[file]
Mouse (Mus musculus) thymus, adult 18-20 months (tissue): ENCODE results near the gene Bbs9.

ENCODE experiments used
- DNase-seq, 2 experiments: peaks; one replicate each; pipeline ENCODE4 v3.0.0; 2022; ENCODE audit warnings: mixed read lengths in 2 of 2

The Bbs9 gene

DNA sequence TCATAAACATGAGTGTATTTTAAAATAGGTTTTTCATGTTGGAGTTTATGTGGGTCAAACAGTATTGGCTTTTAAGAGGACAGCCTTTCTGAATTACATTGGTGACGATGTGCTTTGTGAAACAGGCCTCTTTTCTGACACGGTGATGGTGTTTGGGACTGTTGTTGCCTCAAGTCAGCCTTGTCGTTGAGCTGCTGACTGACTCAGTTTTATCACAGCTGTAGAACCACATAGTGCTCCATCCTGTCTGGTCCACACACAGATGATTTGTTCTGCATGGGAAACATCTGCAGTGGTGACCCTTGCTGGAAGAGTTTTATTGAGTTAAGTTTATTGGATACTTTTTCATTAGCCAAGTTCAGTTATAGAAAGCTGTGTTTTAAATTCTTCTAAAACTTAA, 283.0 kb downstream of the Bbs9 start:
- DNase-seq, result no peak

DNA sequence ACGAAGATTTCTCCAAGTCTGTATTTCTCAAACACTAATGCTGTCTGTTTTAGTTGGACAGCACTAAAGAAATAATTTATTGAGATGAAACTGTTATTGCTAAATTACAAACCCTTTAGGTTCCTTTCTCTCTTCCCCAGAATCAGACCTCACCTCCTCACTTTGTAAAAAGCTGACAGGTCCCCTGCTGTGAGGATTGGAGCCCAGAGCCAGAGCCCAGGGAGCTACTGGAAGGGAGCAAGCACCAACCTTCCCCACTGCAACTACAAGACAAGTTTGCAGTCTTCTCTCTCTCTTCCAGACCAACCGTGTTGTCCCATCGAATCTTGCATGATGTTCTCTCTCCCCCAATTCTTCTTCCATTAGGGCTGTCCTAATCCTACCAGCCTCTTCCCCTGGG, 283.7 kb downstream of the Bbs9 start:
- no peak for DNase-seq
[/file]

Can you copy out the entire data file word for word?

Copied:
Mouse (Mus musculus) thymus, adult 18-20 months (tissue): ENCODE results near the gene Bbs9.

ENCODE experiments used
- DNase-seq, 2 experiments: peaks; one replicate each; pipeline ENCODE4 v3.0.0; 2022; ENCODE audit warnings: mixed read lengths in 2 of 2

The Bbs9 gene

DNA sequence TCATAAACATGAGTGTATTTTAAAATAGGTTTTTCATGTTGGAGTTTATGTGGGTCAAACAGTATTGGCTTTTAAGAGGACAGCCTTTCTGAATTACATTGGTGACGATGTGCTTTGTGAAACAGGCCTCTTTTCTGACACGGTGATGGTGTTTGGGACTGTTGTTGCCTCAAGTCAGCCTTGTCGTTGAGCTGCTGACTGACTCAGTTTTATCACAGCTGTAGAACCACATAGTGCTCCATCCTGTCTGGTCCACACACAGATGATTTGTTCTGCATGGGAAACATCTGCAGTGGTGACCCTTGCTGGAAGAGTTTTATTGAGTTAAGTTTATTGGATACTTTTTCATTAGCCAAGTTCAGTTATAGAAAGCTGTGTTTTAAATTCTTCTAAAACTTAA, 283.0 kb downstream of the Bbs9 start:
- DNase-seq, result no peak

DNA sequence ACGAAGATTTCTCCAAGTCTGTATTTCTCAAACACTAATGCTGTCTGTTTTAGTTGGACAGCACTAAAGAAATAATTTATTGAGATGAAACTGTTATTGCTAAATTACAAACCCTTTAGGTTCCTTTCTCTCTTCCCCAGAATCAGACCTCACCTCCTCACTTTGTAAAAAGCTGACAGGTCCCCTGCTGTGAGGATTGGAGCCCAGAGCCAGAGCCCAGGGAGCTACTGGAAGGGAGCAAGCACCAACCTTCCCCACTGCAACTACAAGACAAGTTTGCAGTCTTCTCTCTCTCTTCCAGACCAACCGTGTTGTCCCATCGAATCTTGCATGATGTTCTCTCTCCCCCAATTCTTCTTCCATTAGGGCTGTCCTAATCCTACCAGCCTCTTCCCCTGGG, 283.7 kb downstream of the Bbs9 start:
- no peak for DNase-seq